AbstractsEarth & Environmental Science

Studies of seismic deconvolution and low-frequency earthquakes

by Alexandra Amélie Royer




Institution: University of British Columbia
Department: Geophysics
Degree: PhD
Year: 2014
Record ID: 2029715
Full text PDF: http://hdl.handle.net/2429/49978


Abstract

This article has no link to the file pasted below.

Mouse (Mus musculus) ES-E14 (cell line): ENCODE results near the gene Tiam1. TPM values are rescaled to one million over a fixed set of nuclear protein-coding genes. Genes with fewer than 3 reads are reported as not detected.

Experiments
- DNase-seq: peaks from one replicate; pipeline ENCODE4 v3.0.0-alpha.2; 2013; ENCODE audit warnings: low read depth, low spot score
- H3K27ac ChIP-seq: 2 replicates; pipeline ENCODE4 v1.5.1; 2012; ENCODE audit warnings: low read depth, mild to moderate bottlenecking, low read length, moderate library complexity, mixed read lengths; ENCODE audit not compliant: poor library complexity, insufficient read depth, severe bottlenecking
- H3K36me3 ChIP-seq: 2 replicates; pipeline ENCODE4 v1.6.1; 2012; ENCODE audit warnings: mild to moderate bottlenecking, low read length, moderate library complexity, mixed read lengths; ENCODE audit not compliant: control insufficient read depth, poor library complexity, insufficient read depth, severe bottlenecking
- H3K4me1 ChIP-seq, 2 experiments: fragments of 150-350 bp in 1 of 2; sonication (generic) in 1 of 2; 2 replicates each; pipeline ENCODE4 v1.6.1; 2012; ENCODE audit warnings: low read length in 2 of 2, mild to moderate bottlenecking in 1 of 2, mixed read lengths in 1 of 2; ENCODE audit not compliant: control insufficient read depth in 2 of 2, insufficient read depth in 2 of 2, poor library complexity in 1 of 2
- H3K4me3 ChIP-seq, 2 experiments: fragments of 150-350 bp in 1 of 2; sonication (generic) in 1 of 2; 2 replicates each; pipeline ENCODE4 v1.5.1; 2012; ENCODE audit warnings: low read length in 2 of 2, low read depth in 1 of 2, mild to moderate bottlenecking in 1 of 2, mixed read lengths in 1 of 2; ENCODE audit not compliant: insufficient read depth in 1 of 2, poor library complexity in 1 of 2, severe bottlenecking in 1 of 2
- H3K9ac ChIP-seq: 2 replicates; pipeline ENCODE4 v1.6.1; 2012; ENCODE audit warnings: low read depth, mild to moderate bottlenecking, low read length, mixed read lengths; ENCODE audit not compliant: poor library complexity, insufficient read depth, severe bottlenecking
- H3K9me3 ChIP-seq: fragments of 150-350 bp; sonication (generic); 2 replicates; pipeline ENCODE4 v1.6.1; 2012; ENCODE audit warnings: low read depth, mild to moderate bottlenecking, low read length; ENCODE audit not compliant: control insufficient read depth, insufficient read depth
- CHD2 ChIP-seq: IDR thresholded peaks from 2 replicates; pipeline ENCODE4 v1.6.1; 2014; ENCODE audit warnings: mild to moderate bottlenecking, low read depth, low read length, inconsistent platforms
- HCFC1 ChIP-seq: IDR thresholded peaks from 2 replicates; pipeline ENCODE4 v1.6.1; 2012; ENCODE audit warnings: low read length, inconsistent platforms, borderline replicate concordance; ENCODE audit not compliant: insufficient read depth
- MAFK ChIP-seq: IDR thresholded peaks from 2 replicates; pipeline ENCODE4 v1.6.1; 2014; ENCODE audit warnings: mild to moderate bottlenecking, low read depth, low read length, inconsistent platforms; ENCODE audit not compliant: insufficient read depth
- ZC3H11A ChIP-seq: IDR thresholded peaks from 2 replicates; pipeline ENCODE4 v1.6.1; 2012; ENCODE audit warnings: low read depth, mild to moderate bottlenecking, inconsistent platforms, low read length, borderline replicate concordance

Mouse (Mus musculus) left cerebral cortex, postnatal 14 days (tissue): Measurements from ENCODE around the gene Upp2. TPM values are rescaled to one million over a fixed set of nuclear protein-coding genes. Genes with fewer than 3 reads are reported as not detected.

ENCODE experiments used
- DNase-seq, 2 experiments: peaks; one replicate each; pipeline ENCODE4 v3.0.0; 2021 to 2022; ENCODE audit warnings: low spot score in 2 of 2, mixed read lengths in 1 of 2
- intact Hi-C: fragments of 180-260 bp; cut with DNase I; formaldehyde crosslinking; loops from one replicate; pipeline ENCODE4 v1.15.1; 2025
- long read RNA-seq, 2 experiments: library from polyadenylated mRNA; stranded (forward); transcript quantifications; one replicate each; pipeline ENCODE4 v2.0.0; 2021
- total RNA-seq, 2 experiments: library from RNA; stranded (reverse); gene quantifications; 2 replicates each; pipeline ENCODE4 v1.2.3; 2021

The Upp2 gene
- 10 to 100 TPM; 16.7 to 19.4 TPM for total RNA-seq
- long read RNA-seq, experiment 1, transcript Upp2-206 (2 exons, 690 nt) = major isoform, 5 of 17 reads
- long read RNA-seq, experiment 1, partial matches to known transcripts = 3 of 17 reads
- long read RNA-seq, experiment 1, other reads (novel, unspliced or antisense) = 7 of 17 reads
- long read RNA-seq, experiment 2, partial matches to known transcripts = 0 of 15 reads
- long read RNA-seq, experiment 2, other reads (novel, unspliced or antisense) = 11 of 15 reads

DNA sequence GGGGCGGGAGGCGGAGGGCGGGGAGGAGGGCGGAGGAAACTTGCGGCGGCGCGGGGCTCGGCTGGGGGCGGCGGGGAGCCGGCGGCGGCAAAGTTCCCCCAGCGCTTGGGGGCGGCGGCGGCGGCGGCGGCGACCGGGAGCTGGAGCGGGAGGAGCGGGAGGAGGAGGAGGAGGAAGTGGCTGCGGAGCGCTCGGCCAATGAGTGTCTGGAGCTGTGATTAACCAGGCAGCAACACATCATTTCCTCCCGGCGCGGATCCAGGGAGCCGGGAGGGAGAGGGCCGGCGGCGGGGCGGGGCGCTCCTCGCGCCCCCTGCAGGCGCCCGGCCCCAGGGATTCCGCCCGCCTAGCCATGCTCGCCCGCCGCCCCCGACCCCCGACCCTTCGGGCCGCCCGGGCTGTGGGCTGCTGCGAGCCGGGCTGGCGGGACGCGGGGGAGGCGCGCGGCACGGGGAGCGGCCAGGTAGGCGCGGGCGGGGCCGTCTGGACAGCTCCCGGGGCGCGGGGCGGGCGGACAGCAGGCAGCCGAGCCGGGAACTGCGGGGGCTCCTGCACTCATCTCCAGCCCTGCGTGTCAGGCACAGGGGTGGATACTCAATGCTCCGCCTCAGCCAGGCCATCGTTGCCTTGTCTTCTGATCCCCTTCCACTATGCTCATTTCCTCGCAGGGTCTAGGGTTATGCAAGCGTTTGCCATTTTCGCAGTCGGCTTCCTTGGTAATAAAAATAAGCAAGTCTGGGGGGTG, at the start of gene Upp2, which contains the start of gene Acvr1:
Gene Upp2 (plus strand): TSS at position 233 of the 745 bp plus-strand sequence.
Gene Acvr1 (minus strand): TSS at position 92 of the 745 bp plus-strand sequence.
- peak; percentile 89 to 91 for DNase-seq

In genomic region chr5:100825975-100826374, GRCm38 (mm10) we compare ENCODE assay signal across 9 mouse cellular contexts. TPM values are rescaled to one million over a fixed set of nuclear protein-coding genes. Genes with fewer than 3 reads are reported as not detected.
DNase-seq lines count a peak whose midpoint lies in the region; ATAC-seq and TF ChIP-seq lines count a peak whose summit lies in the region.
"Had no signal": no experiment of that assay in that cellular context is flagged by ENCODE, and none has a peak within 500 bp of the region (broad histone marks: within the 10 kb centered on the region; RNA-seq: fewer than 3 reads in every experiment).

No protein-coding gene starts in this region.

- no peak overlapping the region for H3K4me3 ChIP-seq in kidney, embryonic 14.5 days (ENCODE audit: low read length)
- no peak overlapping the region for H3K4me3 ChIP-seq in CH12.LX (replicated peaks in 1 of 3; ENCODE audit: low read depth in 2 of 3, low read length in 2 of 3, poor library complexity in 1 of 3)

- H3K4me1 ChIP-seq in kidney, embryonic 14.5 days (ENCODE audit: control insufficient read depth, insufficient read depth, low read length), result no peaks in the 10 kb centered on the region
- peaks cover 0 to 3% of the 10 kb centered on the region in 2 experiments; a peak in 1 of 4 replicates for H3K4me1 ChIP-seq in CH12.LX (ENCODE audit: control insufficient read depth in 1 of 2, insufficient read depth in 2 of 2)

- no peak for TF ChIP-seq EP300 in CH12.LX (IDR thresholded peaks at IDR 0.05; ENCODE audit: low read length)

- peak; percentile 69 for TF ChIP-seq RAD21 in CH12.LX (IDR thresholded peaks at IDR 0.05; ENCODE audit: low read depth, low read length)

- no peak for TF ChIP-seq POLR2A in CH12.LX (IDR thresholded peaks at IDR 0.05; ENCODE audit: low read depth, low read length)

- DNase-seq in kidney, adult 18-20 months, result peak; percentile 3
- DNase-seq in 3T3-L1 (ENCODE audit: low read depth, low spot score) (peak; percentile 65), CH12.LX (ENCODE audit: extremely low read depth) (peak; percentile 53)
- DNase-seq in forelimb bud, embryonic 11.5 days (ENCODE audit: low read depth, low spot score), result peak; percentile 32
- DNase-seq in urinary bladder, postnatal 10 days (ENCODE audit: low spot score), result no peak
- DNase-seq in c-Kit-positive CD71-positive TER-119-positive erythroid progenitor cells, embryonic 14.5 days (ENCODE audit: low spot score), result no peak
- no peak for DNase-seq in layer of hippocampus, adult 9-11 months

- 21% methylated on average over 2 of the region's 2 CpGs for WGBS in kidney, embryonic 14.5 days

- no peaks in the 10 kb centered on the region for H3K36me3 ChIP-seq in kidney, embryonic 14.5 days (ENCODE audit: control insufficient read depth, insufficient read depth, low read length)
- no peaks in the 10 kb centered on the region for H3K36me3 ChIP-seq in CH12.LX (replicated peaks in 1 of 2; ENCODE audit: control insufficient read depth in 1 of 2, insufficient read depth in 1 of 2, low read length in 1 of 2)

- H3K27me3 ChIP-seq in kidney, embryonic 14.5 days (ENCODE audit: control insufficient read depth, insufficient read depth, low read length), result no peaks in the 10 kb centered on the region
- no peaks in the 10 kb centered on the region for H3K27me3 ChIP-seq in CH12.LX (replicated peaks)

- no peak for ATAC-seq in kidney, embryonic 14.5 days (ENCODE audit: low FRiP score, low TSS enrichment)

Deconvolution of seismic data is an important component of signal processing that aims to remove the seismic source from seismograms, thereby isolating the Green’s function. By considering seismograms of multiple earthquakes from similar locations recorded at a given station and that therefore share the same Green’s function, we investigate a system of equations where the unknowns are the sources and source durations. Our solution is derived using direct linear inversion to recover the sources and Newton’s method to recover source durations. For the short seismogram durations considered, we are able to recover source time functions for noise levels at 1% of the direct P -wave amplitude. However, the nonlinearity of the problem renders the system expensive to solve and sensitive to noise; therefore consideration is limited to short seismograms with high signal-to-noise ratio (SNR). When SNR levels are low, but a large multiplicity of seismograms representing a common source-receiver path are available, we can apply a different deconvolution approach to recover the Green’s function. In an application to tectonic tremor in northern Cascadia, we implement an iterative blind deconvolution method that involves correlation, threshold detection and stacking of 1000’s of low frequency earthquakes (LFEs) that form part of tremor to generate templates that can be considered as empirical Green’s functions. We exploit this identification to compute hypocentres and moment tensors. LFE hypocentres follow the general epicentral distribution of tremor and occur along tightly defined surfaces in depth. The majority of mechanisms are consistent with shallow thrusting in the direction of plate motion. We analyze the influence of ocean tides on the triggering of LFEs and find a spatially variable sensitivity to tidally induced up-dip shear stress (UDSS), suggesting that tidal sensitivity must partially depend on laterally heterogeneous physical properties. The majority of LFEs fail during positive and increasing UDSS, consistent with combined contributions from background slow slip and from tides acting directly on LFEs. We identified rapid tremor reversals in southern Vancouver Island with higher sensitivity to UDSS than the main front and which at least partially explains an observed increase in LFE sensitivity to UDSS with time.